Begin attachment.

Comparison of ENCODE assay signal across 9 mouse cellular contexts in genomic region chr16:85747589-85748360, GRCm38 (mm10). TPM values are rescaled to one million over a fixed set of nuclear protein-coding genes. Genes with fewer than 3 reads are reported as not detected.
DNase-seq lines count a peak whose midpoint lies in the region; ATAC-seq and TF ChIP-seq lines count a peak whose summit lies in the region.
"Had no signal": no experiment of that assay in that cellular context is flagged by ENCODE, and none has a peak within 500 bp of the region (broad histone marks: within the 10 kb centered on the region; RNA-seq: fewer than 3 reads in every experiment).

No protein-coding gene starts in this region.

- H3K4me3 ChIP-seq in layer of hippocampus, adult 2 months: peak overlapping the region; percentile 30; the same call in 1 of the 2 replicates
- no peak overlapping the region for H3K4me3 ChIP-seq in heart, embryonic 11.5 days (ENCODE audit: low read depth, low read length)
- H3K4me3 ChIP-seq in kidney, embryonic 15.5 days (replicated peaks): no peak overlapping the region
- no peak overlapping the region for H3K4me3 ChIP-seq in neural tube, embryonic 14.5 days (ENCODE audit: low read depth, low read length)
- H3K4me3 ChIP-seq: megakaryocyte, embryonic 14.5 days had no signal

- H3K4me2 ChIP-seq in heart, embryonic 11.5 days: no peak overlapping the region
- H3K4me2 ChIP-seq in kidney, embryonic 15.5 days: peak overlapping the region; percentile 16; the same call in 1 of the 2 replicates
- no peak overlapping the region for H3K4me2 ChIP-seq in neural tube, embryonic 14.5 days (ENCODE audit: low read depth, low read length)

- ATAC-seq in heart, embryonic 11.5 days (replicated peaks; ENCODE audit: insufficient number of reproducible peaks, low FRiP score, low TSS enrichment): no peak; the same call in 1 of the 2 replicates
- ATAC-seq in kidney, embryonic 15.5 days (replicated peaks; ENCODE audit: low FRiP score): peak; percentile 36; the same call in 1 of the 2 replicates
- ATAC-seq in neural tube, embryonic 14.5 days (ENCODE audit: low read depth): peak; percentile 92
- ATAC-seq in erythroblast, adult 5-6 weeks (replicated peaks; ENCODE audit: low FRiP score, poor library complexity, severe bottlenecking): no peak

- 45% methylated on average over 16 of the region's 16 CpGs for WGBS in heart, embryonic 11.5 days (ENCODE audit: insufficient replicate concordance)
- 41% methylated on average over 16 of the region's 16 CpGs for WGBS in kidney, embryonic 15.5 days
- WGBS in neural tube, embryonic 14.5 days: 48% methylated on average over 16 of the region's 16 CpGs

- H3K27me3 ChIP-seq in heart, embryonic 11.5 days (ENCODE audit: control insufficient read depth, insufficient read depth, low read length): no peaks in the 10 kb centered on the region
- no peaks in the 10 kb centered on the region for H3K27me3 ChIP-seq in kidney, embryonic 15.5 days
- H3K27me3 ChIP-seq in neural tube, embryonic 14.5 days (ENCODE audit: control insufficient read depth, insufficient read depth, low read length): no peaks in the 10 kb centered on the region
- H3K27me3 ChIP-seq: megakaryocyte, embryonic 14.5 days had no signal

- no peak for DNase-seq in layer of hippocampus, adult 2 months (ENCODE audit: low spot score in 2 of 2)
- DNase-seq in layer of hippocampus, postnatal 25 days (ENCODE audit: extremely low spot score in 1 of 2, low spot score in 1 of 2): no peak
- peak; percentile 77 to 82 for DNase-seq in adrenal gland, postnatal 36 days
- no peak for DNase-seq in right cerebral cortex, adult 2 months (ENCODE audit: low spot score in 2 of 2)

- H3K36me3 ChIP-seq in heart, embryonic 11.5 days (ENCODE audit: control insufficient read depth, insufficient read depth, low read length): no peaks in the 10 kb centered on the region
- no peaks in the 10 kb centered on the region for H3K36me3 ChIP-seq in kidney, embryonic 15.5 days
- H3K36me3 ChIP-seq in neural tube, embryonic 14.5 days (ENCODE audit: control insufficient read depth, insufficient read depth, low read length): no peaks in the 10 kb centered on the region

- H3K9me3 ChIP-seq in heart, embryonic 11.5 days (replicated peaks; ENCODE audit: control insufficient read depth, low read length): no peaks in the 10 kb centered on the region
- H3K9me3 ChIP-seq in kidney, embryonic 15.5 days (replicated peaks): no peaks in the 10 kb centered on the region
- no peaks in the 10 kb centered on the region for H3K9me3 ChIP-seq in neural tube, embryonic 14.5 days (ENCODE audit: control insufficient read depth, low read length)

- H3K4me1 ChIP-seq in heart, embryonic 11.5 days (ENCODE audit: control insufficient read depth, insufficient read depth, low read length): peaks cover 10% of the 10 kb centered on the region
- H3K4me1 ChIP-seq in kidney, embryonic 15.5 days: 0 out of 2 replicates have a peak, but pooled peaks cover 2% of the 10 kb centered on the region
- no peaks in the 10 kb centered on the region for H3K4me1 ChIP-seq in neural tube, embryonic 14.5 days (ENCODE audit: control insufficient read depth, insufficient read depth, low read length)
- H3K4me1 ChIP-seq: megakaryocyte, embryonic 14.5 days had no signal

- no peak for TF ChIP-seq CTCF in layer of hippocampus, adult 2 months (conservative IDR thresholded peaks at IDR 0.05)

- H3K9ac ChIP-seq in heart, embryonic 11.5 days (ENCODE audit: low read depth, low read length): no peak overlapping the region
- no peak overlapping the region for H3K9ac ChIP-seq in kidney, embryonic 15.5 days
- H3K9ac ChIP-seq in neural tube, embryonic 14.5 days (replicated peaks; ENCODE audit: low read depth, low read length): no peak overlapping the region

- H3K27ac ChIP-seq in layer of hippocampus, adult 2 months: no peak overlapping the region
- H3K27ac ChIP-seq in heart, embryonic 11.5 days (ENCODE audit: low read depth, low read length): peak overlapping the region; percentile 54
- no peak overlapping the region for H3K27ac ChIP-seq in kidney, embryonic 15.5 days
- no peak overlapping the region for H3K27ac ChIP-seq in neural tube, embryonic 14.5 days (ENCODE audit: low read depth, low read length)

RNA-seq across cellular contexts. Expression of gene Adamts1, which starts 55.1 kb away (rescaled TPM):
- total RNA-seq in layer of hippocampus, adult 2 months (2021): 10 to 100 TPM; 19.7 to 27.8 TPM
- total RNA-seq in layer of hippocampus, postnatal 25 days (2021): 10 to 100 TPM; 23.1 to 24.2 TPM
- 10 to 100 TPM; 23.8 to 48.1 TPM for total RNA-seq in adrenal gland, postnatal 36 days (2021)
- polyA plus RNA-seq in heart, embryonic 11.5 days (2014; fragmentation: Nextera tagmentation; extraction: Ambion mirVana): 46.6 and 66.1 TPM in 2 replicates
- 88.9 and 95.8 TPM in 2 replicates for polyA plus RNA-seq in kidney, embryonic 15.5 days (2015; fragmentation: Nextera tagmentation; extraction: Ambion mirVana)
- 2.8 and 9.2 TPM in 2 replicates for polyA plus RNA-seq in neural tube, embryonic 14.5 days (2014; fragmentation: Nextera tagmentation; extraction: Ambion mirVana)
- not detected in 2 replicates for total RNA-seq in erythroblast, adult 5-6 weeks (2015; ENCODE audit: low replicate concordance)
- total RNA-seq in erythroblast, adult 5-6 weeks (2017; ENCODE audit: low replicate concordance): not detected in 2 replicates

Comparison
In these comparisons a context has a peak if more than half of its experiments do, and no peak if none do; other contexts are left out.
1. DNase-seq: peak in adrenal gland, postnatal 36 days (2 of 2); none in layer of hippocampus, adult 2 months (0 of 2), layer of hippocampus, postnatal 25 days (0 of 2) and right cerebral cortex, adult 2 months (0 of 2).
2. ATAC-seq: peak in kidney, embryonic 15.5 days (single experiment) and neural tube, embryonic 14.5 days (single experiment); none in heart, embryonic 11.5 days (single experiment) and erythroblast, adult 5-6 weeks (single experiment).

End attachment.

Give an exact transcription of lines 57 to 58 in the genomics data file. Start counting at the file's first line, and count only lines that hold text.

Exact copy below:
1. DNase-seq: peak in adrenal gland, postnatal 36 days (2 of 2); none in layer of hippocampus, adult 2 months (0 of 2), layer of hippocampus, postnatal 25 days (0 of 2) and right cerebral cortex, adult 2 months (0 of 2).
2. ATAC-seq: peak in kidney, embryonic 15.5 days (single experiment) and neural tube, embryonic 14.5 days (single experiment); none in heart, embryonic 11.5 days (single experiment) and erythroblast, adult 5-6 weeks (single experiment).